Three goals in four games for Souleymane Doukara, a forward who as recently as last month could not have banked on playing four games.
He has found himself a purple patch, tempered only by the feeling that Leeds United are crying out for something more.
Doukara, as Steve Evans said himself, has routinely been seen as the club’s “last resort” and before his revival at Molineux on December 17, he fitted that description; always a substitute, often third off the bench and used in the absence of sharper alternatives. Yet since the turn of the year Leeds have found themselves looking to him for goals.
Booed off at half-time by a hostile crowd, they needed one from somewhere on Saturday. Evans compared the first 45 minutes against Bristol City to “being at the dentist” and patience was wearing thin when a cross on the hour from Stuart Dallas bounced off Chris Wood and sat up nicely for Doukara to prod it into the net. The right place at the right time for a striker who has been in the habit of looking lost.
It settled United’s meeting with the Robins, a team in the Championship’s relegation positions, and Evans was grateful for his intervention. After losses away to Sheffield Wednesday and Ipswich Town, where Doukara scored after just 12 seconds, the club’s season was fading off course.
“Good teams don’t normally lose three games in a row,” Evans said.
“If you lose three games in a row then you’ve got issues. Good teams do lose games back-to-back, especially if they’re tough, but they always manage to nick a win or a draw in the third one. We did that.”
His side did not look like a good team on Saturday and Evans’ conceded that afterwards but the Championship from top to bottom is no work of art. Doukara’s goal dug out a 1-0 victory, keeping Leeds in the area of the table they know best. The risk over the weekend was that a poor result made Evans and his squad start thinking again about the clubs beneath them in the table.
Doukara drew praise from his head coach afterwards, no longer the misfit he once was. The Frenchman’s presence on the pitch did not aid United’s fluency or imagination, and the scope for improvement in that area of the field is glaring, but his goal was their only shot on target. No-one else looked like beating him to it.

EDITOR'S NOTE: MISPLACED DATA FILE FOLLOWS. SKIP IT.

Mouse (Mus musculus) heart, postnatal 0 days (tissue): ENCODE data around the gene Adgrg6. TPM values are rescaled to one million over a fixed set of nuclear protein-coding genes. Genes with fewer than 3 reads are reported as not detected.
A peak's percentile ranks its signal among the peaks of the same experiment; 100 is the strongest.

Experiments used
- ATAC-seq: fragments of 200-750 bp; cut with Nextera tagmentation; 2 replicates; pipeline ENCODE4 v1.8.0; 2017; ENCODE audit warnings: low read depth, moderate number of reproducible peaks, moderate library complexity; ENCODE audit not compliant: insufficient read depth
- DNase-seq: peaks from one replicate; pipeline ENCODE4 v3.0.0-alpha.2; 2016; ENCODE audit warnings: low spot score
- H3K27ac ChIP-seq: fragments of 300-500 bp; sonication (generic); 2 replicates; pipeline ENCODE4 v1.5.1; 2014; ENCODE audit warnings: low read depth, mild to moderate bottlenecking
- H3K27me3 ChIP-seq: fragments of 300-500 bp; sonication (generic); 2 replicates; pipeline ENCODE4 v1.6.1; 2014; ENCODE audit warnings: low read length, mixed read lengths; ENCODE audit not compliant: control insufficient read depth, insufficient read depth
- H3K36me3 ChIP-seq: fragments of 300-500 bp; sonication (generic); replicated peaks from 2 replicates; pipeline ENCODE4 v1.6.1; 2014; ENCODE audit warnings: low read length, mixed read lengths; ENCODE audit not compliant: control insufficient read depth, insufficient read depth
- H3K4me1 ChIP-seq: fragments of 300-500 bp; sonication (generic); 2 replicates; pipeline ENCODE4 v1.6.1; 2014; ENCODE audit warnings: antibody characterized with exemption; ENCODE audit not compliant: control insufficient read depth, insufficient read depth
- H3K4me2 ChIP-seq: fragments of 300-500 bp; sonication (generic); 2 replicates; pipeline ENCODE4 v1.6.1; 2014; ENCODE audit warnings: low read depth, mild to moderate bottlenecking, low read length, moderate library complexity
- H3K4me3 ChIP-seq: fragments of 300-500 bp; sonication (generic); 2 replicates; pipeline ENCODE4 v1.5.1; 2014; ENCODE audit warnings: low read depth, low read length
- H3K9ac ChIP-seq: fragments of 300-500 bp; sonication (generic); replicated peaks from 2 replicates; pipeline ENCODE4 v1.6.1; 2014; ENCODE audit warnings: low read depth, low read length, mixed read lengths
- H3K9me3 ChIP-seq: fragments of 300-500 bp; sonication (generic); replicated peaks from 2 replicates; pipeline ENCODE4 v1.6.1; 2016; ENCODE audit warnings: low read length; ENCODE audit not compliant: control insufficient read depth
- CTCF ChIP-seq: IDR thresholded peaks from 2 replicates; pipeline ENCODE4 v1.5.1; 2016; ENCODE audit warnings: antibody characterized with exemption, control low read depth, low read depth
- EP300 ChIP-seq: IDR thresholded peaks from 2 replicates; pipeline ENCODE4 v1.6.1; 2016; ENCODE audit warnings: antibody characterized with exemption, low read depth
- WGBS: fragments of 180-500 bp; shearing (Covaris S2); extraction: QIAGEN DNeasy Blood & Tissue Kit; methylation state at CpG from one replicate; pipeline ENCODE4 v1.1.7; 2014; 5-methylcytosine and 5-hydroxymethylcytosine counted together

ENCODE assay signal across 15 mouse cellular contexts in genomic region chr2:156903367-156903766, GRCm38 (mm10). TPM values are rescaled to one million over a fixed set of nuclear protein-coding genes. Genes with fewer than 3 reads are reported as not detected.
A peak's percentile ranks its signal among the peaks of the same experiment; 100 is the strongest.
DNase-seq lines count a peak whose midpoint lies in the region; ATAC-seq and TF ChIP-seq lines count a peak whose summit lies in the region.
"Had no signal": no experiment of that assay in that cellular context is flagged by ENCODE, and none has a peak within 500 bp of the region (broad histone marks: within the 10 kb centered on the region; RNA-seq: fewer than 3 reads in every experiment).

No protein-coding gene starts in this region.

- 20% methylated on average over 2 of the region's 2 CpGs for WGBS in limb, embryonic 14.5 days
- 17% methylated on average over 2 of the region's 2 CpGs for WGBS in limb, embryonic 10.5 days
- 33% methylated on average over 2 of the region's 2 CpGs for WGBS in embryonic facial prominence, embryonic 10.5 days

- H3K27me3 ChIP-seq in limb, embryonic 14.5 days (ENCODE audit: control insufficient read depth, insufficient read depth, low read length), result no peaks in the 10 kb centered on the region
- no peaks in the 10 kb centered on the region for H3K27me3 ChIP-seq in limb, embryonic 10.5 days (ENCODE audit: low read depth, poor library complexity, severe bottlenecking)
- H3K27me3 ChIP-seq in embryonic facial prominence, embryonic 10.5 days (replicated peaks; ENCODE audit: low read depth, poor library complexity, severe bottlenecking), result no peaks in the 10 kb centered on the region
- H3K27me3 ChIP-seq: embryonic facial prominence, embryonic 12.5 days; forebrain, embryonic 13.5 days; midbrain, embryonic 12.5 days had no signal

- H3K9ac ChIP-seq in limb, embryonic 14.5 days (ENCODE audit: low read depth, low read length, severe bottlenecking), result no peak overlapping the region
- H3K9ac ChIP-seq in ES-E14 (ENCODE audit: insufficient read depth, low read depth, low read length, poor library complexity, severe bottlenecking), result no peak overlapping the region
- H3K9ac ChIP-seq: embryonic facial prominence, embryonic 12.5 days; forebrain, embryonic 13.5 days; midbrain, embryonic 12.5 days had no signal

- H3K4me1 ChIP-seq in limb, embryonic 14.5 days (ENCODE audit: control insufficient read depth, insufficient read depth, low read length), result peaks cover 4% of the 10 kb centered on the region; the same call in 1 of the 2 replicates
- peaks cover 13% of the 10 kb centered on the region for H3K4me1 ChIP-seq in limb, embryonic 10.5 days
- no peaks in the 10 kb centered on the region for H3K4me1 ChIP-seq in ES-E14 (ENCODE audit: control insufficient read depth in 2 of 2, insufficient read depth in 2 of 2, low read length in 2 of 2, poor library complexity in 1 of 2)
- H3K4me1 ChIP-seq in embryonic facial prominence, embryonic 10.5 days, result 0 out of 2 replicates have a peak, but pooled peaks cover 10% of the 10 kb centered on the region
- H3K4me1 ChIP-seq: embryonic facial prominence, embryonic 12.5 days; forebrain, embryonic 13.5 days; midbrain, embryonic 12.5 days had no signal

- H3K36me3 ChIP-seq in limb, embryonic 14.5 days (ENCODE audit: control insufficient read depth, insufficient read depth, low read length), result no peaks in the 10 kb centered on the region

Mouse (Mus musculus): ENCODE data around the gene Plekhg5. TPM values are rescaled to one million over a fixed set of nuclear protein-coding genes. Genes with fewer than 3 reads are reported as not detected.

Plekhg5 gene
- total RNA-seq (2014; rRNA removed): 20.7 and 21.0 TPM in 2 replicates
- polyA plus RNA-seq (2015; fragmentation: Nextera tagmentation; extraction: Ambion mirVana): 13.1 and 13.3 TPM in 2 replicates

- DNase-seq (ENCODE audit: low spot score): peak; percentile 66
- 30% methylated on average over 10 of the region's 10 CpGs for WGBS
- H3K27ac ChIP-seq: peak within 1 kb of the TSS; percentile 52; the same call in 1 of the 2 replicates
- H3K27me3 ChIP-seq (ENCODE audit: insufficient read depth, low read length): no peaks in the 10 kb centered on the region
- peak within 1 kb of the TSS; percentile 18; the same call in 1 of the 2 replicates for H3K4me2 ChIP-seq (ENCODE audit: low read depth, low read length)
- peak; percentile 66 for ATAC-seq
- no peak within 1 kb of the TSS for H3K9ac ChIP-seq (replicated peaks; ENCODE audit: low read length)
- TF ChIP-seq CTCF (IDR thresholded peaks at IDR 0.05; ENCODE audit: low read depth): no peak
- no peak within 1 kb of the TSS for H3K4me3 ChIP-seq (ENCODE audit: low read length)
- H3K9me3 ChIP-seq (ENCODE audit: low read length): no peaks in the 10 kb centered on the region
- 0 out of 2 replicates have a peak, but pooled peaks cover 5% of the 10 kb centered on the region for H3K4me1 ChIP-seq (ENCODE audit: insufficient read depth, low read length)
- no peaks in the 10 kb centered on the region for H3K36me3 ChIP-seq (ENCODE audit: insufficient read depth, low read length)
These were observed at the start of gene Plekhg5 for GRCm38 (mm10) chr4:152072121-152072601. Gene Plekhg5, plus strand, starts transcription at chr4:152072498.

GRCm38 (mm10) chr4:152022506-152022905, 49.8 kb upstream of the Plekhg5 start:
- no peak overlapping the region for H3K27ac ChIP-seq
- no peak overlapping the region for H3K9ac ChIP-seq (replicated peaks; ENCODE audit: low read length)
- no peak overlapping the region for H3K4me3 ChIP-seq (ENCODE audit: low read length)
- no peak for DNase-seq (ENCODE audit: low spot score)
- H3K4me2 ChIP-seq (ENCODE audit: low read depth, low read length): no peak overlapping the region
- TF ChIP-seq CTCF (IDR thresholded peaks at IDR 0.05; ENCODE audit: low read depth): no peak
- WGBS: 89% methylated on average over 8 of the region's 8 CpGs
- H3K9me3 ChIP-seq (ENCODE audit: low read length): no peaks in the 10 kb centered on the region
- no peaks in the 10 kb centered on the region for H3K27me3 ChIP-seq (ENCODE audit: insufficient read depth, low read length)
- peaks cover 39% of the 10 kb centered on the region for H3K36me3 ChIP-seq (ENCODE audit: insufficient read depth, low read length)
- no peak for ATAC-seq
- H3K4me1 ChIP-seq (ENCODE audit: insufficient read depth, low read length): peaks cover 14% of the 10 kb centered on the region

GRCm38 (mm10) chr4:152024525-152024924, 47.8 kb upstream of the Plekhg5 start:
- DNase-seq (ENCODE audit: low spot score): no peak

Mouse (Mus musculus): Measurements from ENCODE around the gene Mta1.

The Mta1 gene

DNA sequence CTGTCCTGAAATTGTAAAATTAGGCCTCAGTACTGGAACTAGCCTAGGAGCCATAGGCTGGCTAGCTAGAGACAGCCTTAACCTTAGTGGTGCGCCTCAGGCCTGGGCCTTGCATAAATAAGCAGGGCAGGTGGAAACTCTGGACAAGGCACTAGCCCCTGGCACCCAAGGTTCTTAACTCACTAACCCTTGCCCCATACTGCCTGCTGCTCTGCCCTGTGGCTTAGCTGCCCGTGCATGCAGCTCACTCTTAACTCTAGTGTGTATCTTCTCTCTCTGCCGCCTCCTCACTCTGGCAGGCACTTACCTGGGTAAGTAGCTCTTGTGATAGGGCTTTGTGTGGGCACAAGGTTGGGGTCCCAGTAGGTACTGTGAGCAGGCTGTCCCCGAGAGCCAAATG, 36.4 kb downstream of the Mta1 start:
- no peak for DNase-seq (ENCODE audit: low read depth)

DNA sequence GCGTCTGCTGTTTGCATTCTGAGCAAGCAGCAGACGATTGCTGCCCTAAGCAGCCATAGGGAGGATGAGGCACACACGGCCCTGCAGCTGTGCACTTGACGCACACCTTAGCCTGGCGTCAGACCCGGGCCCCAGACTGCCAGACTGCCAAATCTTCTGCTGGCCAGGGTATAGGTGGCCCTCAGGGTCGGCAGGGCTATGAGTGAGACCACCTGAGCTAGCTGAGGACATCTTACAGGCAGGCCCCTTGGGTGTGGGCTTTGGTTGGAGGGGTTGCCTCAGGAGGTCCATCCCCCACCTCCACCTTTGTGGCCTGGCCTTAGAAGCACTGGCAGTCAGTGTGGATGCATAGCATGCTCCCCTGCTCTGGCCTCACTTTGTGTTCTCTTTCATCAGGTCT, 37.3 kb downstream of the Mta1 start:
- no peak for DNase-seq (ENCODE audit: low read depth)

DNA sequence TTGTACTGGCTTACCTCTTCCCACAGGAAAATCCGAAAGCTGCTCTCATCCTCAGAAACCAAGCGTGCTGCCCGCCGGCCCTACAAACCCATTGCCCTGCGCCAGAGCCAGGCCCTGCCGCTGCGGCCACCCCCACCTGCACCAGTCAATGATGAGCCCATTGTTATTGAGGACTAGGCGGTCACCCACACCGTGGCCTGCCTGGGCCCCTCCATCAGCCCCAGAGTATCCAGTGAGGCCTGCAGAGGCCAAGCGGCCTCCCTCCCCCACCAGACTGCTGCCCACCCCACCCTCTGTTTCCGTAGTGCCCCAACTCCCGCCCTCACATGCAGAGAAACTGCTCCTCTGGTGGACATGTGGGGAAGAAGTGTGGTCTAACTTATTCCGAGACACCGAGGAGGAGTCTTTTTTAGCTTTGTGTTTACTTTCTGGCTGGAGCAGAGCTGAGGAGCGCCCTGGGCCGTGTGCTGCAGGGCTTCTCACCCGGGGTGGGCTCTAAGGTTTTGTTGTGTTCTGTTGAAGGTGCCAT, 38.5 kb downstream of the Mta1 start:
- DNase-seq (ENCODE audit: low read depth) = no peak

“Doukara’s a boy who needs you to love him,” Evans said. “If you tell someone they’re not very good every day then soon enough they’ll not be very good. I’m sure we’d all endorse that. He was the one plus point in the first half in terms of working with real discipline.
“I think he’s needed to feel a bit valued and to feel that if he worked hard a head coach would put him in; that he wouldn’t just be a last resort. We’ve got him on track and he’s doing well but he has to improve and do better if he wants to be at Leeds United because our aims are to be much better than we are at present.”
It was the overriding feeling at full-time; that Evans has the justification he needs for seeking to change his pool of players and push Leeds over the threshold of mid-table. Doukara’s goal settled a gruelling match but the difference was made by Chris Wood, introduced five minutes into the second half after recovering from a hamstring strain. With that, Leeds began to press City back and the ball began to stick. The football was more guided than it had been in a first half summed up by a long, searching pass from Scott Wootton which smacked Doukara on the back of the head.
Evans wants more strikers, as any head coach in charge of his squad would. The struggle to overrun City – beaten 14 times already this season after conceding 47 goals – also explained why the presence of countless midfielders at Elland Road did not dissuade him from lining up a deal to take Toumani Diagouraga from Brentford. Diagouraga was in the crowd on Saturday having undergone a medical. His transfer on a two-and-a-half year deal should go through today, in time for him to return to Griffin Park for his debut tomorrow night.